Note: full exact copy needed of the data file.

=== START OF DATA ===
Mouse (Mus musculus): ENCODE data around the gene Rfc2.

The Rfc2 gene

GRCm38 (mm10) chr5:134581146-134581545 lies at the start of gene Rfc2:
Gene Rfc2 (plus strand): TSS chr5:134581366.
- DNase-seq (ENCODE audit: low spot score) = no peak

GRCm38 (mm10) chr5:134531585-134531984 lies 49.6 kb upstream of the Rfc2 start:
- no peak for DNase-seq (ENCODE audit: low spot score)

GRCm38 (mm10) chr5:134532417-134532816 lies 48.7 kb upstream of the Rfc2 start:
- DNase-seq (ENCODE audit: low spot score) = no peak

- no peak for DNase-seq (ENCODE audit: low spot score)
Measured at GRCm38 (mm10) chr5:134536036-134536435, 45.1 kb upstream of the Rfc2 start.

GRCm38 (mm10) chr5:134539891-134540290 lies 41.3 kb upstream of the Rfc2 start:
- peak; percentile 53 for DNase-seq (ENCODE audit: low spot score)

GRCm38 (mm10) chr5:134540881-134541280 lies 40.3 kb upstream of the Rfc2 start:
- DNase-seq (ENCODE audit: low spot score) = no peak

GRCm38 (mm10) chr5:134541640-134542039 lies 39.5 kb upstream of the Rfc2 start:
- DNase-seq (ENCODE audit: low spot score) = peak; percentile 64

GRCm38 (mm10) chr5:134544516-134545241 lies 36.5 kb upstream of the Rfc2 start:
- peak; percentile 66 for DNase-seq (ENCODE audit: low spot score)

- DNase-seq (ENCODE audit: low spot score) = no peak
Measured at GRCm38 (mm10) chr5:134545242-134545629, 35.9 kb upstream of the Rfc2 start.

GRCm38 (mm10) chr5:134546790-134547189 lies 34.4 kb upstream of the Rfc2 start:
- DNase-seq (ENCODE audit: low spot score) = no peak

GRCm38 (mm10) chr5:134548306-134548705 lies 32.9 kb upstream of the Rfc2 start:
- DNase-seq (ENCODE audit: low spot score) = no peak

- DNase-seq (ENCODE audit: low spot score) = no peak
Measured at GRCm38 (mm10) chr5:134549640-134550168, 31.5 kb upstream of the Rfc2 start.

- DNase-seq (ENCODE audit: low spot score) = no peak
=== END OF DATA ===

Mouse (Mus musculus): ENCODE data around the gene Rfc2.

The Rfc2 gene

GRCm38 (mm10) chr5:134581146-134581545 lies at the start of gene Rfc2:
Gene Rfc2 (plus strand): TSS chr5:134581366.
- DNase-seq (ENCODE audit: low spot score) = no peak

GRCm38 (mm10) chr5:134531585-134531984 lies 49.6 kb upstream of the Rfc2 start:
- no peak for DNase-seq (ENCODE audit: low spot score)

GRCm38 (mm10) chr5:134532417-134532816 lies 48.7 kb upstream of the Rfc2 start:
- DNase-seq (ENCODE audit: low spot score) = no peak

- no peak for DNase-seq (ENCODE audit: low spot score)
Measured at GRCm38 (mm10) chr5:134536036-134536435, 45.1 kb upstream of the Rfc2 start.

GRCm38 (mm10) chr5:134539891-134540290 lies 41.3 kb upstream of the Rfc2 start:
- peak; percentile 53 for DNase-seq (ENCODE audit: low spot score)

GRCm38 (mm10) chr5:134540881-134541280 lies 40.3 kb upstream of the Rfc2 start:
- DNase-seq (ENCODE audit: low spot score) = no peak

GRCm38 (mm10) chr5:134541640-134542039 lies 39.5 kb upstream of the Rfc2 start:
- DNase-seq (ENCODE audit: low spot score) = peak; percentile 64

GRCm38 (mm10) chr5:134544516-134545241 lies 36.5 kb upstream of the Rfc2 start:
- peak; percentile 66 for DNase-seq (ENCODE audit: low spot score)

- DNase-seq (ENCODE audit: low spot score) = no peak
Measured at GRCm38 (mm10) chr5:134545242-134545629, 35.9 kb upstream of the Rfc2 start.

GRCm38 (mm10) chr5:134546790-134547189 lies 34.4 kb upstream of the Rfc2 start:
- DNase-seq (ENCODE audit: low spot score) = no peak

GRCm38 (mm10) chr5:134548306-134548705 lies 32.9 kb upstream of the Rfc2 start:
- DNase-seq (ENCODE audit: low spot score) = no peak

- DNase-seq (ENCODE audit: low spot score) = no peak
Measured at GRCm38 (mm10) chr5:134549640-134550168, 31.5 kb upstream of the Rfc2 start.

- DNase-seq (ENCODE audit: low spot score) = no peak